English MP says what should happen in Ireland, then shows his amazing ignorance

Andrew Bridgen

An English MP has become the latest British politician to demonstrate that he knows very little about Ireland but still feels entitled to say what it should do.

Andrew Bridgen is an MP in Leicestershire and a fervent supporter of Brexit, the UK’s decision to leave the European Union.

Negotiations about an EU-UK trade deal after Brexit have been floundering amid disagreement over the border between Northern Ireland and the Republic. The EU won’t proceed with trade talks until its satisfied that there will be no hard border in future as that would jeopardise the peace brought about by the Good Friday Agreement.

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This has frustrated hardline Brexiters like Bridgen, who feel the issue is being exaggerated as a way of punishing the UK for leaving the EU.

Bridgen went on the Stephen Nolan show on BBC Radio Ulster to argue that the problem could be solved with the help of technology. The conversation soon took an unexpected turn when Nolan asked Bridgen if he agreed with the British government’s assertion that Northern Ireland should not be treated differently to the rest of the UK.

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When Bridgen said he did agree with that position, Nolan pointed out that Northern Ireland is already being treated differently because people there will be entitled to Irish and therefore European citizenship. This is not open to people from the rest of the UK.

Bridgen then amazed Nolan by asserting that, because of the Common Travel Area agreement between Ireland and the UK, he was entitled as an English person to an Irish passport.

Nolan points out that this is not the case, but Bridgen repeats that there is a reciprocal agreement allowing Irish people to have British passports and English people to have Irish passports.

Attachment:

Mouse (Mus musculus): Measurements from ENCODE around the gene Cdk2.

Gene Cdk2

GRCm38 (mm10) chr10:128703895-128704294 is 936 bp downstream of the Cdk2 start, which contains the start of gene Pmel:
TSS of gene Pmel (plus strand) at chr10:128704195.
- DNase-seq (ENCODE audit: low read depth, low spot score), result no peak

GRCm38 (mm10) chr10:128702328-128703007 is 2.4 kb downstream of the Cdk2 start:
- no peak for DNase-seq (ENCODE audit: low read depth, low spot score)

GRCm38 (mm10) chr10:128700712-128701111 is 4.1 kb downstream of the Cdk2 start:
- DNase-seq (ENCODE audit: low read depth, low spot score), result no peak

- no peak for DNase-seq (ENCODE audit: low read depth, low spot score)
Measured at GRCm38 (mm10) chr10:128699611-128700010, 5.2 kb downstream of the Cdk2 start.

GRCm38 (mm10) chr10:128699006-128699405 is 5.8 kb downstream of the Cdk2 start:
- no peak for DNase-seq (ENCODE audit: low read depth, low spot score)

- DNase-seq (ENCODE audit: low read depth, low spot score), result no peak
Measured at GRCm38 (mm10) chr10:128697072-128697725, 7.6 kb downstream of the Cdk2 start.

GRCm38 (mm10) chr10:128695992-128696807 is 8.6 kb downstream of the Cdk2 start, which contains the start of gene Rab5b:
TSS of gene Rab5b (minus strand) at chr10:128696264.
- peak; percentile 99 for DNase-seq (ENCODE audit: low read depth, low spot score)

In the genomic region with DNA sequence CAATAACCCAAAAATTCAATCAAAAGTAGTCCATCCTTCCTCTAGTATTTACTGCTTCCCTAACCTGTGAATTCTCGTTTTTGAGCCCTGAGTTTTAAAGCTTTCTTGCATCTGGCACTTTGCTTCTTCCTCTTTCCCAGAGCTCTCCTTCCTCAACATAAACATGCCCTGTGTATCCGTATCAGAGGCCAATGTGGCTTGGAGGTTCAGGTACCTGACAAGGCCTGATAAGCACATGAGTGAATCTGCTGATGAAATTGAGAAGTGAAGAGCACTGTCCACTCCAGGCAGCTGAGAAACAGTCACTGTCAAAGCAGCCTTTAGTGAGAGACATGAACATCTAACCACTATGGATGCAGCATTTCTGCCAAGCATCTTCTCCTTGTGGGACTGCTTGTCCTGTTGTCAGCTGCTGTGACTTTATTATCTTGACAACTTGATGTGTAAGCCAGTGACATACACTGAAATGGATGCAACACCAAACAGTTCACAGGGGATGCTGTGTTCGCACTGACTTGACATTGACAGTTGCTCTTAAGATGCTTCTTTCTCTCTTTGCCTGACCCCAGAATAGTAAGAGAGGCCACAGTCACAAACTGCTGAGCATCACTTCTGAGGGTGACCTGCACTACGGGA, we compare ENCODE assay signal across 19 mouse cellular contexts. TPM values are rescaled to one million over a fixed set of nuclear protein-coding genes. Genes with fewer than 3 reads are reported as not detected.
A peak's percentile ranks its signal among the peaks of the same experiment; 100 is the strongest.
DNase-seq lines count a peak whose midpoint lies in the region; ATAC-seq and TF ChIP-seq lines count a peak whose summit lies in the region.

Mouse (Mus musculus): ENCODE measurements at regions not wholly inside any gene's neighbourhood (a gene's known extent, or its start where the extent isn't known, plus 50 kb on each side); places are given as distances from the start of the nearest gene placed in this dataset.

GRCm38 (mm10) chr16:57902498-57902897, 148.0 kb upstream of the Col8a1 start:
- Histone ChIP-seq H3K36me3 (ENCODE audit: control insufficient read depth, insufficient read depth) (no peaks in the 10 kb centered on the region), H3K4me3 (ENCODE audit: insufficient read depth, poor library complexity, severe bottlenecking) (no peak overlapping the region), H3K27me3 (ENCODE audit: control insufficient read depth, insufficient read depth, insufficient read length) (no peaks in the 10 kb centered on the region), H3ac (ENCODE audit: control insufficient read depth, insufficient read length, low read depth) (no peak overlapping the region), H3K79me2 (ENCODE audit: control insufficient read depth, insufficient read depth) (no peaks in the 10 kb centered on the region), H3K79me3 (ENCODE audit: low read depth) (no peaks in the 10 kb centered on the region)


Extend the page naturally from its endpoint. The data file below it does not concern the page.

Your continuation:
Bridgen was clearly confusing citizenship rights with freedom to travel and work. Under the Common Travel Area, there are no passport controls in operation for Irish and British citizens travelling between the two countries. It does not contain any reciprocal arrangements for citizenship.

The British government has said that the arrangement will not be affected by Brexit.

The Nolan Bridgen exchange on citizenship

Nolan: Are you committed Andrew to ensuring that Northern Ireland is not treated differently to the rest of the UK.

Bridgen: I am yes

Nolan: But the Conservative government already accepts that Northern Ireland is different because after Brexit, no matter what happens, people in Northern Ireland, unlike the rest of the UK will still have the right to be EU citizens. What’s your position? You put that in your own Brexit paper on Northern Ireland.

Bridgen: Well, that’s the common travel area as well, isn’t it? We do have the right to go over to Ireland, don’t we? As an English person, I do have the right to go over to Ireland and I believe that I can ask for a passport. Can’t I?

Nolan: It has nothing to do with your right as an English person to come over to Ireland.

Bridgen: There’s a reciprocal agreement where I can go to Ireland and ask for an Irish passport and someone from Ireland can come to the UK and ask for a British passport. We have that system. That’s the system we have, isn’t it?

Nolan: Sorry, hold on. You think there is a reciprocal agreement where you as an English person can come over and get an Irish passport?

Bridgen: I can apply for Irish citizenship, yes.

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